It will, inter alia, repeal those aspects of the Employment Protection (Consolidation) Act 1978 to which the Cullen Report refers and replace them with new provisions of equivalent effect. Clearly, therefore, the 1992 Act is the one to which this Bill should relate —although subsection (3) of the new clause does allow for the eventuality that this Bill may become law before the 1992 Act, during which period the 1978 Act will still contain the appropriate legislation.

The amendment aims to deal with a number of technical and other points in the Bill as published. It would do this by leaving out Clause 1 of the Bill—the clause which contains the Bill's substantive provisions —and replacing it with a new one.

The overall effect of subsection (1) (b) of the proposed new clause would be to provide that the dismissal of an offshore employee shall be regarded as unfair if the reason, or the principal reason, for it was that he had carried out, or proposed to carry out, any functions conferred on him as a safety representative or as a member of a safety committee. Similarly, the overall effect of subsection (1) (a) is to give an offshore employee the right not to have action short of dismissal taken against him for the purpose of preventing him or deterring him from carrying out any functions conferred on him as a safety representative or as a member of a safety committee or penalising him for so doing.

I should like to comment briefly on some of the principal ways in which the new clause proposed in the amendment differs from Clause 1 of the Bill as published.

First, as I have mentioned, the amendment provides protection not only from dismissal but also from action short of dismissal, which is of course another form which victimisation can take. It does this by referring not only to Section 152(1) of the Trade Union and Labour Relations (Consolidation) Act 1992, which will replace Section 58(1) of the 1978 Act concerning dismissal on grounds related to union membership or activities, but also to Section 146(1) of the 1992 Act, which will replace Section 23(1) of the 1978 Act concerning action short of dismissal on the same grounds.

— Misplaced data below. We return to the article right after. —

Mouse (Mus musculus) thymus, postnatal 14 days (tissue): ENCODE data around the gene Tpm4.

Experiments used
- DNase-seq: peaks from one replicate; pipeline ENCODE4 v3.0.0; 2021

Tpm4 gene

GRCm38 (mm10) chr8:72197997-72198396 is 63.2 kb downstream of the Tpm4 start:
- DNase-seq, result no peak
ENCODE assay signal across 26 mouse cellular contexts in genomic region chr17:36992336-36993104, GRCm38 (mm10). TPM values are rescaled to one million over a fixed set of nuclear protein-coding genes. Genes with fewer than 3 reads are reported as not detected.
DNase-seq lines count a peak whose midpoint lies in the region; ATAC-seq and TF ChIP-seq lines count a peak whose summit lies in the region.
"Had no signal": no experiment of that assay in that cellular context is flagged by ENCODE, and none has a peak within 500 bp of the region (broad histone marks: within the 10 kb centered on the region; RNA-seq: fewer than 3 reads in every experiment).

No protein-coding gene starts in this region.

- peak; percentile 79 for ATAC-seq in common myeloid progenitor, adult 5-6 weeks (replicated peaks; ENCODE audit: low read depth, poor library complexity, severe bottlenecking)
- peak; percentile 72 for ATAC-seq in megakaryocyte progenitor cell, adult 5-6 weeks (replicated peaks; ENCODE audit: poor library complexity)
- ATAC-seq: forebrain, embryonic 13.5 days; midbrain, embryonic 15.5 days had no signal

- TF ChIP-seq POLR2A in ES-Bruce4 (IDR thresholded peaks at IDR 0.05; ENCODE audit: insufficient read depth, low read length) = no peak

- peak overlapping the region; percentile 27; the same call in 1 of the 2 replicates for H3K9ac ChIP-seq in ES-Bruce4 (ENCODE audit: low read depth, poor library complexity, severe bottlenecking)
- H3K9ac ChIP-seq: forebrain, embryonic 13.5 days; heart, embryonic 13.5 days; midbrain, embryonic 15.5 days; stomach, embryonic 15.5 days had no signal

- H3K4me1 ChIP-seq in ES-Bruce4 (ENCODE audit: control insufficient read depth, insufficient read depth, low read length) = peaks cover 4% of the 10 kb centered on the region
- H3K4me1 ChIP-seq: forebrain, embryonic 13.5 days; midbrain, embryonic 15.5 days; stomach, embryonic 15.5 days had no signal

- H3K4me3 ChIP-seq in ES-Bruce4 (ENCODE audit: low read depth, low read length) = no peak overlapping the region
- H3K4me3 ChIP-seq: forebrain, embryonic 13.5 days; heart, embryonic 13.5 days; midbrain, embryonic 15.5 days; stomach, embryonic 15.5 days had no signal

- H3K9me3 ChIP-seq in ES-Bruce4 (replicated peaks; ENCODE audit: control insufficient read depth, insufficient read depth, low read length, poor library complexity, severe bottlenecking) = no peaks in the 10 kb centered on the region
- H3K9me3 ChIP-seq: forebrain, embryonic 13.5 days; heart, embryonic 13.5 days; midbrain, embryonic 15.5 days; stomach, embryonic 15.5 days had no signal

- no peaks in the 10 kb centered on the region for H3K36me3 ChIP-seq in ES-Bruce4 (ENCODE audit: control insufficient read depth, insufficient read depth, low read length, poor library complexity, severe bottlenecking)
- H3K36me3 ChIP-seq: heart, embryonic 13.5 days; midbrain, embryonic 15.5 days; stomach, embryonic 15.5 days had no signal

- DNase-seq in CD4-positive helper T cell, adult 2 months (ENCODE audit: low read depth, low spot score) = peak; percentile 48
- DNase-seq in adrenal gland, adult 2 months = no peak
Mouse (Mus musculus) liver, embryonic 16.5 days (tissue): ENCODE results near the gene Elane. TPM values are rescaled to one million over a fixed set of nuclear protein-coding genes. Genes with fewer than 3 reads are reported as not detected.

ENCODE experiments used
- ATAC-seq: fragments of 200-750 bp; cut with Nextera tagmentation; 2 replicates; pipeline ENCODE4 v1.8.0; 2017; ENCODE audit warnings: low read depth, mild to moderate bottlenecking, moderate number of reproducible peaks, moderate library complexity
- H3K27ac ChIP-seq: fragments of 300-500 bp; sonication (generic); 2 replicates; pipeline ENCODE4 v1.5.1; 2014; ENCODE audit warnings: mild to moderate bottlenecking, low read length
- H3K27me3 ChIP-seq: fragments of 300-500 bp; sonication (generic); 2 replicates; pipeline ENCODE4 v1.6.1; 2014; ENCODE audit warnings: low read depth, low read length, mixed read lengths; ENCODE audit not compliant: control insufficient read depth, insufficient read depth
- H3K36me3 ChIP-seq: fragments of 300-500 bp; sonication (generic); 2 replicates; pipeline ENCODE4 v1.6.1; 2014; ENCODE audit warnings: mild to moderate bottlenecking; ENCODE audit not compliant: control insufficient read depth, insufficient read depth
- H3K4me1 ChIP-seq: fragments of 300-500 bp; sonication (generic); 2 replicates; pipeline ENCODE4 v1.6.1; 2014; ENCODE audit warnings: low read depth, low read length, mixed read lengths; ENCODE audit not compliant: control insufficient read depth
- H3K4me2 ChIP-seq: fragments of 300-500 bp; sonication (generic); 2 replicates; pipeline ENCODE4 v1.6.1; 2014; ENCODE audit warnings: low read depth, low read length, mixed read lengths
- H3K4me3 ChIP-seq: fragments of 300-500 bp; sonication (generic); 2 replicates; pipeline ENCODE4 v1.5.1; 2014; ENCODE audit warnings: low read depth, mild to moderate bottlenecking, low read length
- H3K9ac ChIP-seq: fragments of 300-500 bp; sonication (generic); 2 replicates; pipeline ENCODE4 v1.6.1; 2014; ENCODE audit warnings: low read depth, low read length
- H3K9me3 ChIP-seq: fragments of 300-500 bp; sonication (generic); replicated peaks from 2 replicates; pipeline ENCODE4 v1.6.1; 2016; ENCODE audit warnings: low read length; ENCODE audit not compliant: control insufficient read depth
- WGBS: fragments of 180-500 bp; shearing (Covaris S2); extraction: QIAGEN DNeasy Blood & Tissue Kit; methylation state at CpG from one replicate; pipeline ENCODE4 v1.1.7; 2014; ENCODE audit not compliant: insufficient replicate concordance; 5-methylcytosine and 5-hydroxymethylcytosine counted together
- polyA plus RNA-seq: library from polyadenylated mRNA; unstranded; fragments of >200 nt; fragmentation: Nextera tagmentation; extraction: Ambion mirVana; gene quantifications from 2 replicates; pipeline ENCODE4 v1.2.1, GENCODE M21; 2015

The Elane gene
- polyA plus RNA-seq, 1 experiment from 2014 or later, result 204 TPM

Where an industrial tribunal upholds an employee's complaint of action short of dismissal, it will make a declaration to that effect. There is no upper limit on the amount of compensation which may be awarded. The tribunal may award such compensation as it considers appropriate having regard to the infringement of the employee's rights and any consequent loss suffered by the employee.

Secondly, although Lord Cullen's recommendation mentioned only safety representatives, and this is reflected in the Bill as published, the amendment extends the same protection to all members of safety committees, and where they are performing any of their functions.

Lastly, by referring directly to Section 152(1) of the 1992 Act (equivalent to Section 58(1) of the 1978 Act), the amendment ensures that no qualifying period of employment or upper age limit applies in the case of an offshore employee who was dismissed because he had carried out, or proposed to carry out, any functions conferred on him as a safety representative or as a member of a safety committee. Furthermore, an offshore employee dismissed in such circumstances could qualify for the higher levels of compensation, including the special award of compensation, currently available in cases of unfair dismissal on grounds related to trade union membership or activities, and for interim relief.